18.283 loss and preservation

From: Humanist Discussion Group (by way of Willard McCarty willard.mccarty_at_kcl.ac.uk>
Date: Wed, 13 Oct 2004 06:30:51 +0100

               Humanist Discussion Group, Vol. 18, No. 283.
       Centre for Computing in the Humanities, King's College London
                     Submit to: humanist_at_princeton.edu

   [1] From: Martin Holmes <mholmes_at_uvic.ca> (38)
         Subject: Re: 18.280 loss and preservation

   [2] From: lachance_at_origin.chass.utoronto.ca (Francois (22)
         Subject: Re: 18.280 loss and preservation

         Date: Wed, 13 Oct 2004 06:24:41 +0100
         From: Martin Holmes <mholmes_at_uvic.ca>
         Subject: Re: 18.280 loss and preservation

Hi there,

At 12:01 AM 12/10/2004, you wrote:
>take a
>Babylonian tablet: after so much thousand years, you need only your eyes to
>read it. now what if we were in the year 10472 and need to read a cd of
>year 2004? who knows the format physical /logical of the disc? and the
>format of the data? and the program able to read that data format? and the
>hardware able to accomplish all these tasks?

Perhaps a better analogy, though, would be to say that the CD is like a
photograph of the tablet. The photograph may fade, be damaged, or be
destroyed completely, but there is no limit to the number of photographs
you can take. You can also scan your photograph and store it digitally, and
you can then move that digital representation from one hardware medium to
the next as technologies change -- in fact this is what happens when you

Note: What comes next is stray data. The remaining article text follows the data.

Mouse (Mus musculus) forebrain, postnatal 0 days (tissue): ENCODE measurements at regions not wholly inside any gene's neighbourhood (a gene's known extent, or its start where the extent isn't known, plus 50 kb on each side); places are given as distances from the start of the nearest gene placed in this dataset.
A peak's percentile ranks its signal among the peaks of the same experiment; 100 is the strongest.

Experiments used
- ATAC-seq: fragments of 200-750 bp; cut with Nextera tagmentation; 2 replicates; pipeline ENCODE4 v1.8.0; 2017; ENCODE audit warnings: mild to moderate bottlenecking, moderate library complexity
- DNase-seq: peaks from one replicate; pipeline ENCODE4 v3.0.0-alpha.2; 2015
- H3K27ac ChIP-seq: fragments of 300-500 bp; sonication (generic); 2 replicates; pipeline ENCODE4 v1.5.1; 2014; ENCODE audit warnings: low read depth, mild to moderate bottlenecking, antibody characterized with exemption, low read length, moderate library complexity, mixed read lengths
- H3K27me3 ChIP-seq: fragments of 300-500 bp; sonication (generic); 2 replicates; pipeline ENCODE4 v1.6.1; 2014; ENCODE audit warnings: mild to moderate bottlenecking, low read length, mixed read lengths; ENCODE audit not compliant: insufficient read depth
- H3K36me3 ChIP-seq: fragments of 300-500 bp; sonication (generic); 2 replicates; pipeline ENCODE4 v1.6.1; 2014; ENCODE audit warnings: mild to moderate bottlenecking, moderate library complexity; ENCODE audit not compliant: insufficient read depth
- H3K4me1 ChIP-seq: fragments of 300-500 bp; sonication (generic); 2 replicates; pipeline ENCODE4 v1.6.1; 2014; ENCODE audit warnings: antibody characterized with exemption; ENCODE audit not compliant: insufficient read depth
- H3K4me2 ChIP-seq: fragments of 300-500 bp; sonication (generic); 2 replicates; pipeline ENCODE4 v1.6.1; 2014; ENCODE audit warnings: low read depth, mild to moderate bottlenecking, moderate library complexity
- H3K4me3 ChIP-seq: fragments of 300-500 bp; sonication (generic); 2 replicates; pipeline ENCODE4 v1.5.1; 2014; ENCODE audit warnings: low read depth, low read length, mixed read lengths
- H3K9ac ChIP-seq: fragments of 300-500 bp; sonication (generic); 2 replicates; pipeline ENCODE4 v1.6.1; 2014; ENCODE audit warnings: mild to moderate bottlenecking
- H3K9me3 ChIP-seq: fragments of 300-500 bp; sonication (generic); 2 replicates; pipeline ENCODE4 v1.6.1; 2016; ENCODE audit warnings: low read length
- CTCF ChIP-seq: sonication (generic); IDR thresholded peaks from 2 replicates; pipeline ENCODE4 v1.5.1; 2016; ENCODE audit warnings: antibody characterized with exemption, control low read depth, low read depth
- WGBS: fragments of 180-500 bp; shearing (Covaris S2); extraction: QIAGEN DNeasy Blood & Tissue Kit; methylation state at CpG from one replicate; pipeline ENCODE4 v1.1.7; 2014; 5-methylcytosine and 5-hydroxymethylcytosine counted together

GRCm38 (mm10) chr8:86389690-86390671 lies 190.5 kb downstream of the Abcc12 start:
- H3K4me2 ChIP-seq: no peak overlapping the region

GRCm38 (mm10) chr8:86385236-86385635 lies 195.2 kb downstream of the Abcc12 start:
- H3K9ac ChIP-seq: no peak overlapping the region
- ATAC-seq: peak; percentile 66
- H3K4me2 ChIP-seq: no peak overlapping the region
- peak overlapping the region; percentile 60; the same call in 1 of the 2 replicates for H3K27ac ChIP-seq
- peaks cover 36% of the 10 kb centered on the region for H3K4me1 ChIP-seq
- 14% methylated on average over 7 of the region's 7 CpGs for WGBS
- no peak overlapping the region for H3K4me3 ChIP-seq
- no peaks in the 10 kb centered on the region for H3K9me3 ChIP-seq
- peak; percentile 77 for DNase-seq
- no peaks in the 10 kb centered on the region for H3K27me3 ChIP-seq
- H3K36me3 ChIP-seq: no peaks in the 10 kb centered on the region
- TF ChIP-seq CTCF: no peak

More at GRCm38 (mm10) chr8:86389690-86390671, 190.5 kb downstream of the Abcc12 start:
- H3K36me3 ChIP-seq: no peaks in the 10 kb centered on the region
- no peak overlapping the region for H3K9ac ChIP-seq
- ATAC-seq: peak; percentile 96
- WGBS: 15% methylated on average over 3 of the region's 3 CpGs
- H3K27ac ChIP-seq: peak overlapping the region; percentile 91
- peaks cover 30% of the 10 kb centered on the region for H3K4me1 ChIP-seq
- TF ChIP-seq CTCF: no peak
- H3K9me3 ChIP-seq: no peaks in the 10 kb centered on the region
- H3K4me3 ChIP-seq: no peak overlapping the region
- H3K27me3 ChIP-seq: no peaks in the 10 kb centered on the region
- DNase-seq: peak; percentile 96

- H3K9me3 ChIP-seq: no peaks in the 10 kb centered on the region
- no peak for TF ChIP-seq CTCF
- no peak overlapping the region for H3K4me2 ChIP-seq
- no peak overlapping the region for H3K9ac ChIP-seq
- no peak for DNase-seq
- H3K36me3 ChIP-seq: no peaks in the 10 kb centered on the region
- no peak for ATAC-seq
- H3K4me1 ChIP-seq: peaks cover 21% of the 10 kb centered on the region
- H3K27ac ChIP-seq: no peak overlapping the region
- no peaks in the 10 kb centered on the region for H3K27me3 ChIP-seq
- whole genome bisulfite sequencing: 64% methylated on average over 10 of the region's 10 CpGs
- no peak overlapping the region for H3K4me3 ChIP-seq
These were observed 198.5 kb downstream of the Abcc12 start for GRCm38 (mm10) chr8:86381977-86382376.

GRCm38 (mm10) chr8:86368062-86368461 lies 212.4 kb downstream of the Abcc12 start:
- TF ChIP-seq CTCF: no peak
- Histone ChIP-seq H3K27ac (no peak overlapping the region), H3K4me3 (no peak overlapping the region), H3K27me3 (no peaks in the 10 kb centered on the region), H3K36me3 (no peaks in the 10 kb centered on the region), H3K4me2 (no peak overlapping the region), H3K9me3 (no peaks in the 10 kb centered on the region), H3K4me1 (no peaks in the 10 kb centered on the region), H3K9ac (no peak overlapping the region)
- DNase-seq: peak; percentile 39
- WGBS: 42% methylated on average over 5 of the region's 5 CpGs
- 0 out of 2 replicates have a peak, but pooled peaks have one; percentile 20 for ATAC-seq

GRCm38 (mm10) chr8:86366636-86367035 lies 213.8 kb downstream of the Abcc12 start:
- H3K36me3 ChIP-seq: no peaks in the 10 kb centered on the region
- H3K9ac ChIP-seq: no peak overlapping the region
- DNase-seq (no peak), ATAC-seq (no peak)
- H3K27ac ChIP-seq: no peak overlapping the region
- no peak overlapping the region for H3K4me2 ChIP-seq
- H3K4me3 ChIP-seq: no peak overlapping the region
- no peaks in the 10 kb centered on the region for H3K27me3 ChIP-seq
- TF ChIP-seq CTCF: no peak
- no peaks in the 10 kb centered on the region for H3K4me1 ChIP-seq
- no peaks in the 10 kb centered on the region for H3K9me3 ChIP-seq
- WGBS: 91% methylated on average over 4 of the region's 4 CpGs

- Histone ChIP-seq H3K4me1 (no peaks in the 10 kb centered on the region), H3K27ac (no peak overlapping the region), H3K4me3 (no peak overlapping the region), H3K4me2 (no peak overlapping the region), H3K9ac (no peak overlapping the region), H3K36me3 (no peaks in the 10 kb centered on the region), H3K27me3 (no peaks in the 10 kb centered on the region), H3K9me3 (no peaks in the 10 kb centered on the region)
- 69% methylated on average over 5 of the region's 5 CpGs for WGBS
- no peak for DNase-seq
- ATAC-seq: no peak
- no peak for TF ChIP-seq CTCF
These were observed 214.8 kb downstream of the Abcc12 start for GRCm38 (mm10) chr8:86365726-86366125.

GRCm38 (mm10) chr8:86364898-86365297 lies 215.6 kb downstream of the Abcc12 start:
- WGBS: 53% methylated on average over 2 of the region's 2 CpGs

move your data from your old computer to your new one; you may not notice
it, but you could be converting it from a FAT32 format to NTFS in the
process. A digital document lives in the digital realm, and it will need to
have a certain amount of attention paid to it periodically to make sure
it's copied to new storage locations and converted to an updated file
format when necessary; but a stone tablet also needs some care and
maintenance to prevent erosion or theft. The digital document has the
advantage that it can be stored in many locations on many storage devices,
and it can be kept backed-up automatically. Anyone who stored the only copy
of an important document on a flimsy and volatile medium like a CD-ROM
would be acting rather irresponsibly; we need to store data in multiple
locations, and tend to it periodically to ensure its continued health, but
doing this is no more of a chore than looking after a printed document, surely?


Martin Holmes
University of Victoria Humanities Computing and Media Centre

         Date: Wed, 13 Oct 2004 06:25:10 +0100
         From: lachance_at_origin.chass.utoronto.ca (Francois Lachance)
         Subject: Re: 18.280 loss and preservation


Is it me or is there a very reductionist slant to the what if scenarios
that are invoked to champion the merits or attack the deficits of any
given medium of storage? The futurist scenarios whether utopian or
apocalyptic seem to assume storage in single format.

Preservation is not determinable by simple replication (more copies of
in the same medium). Reproduction (many copies in different media) and
distribution (many copies, in different or the same media, in different
locations) are also at play.

Take the example of the cuniform inscription. The clay media may
perish in a geopolitical event accompanied by the looting of artefacts;
the transcription may survive.

Preservation is not only about fetischization. It's also about the labour
of copying and cataloguing and reading again what has been copied and
catlogued. Preservation in its social aspects is at the core about the
geneology of readership.

Francois Lachance, Scholar-at-large
A calendar is like a map. And just as maps have insets, calendars in the
21st century might have 'moments' expressed in flat local time fanning out
into "great circles" expressed in earth revolution time.
Received on Wed Oct 13 2004 - 01:44:44 EDT

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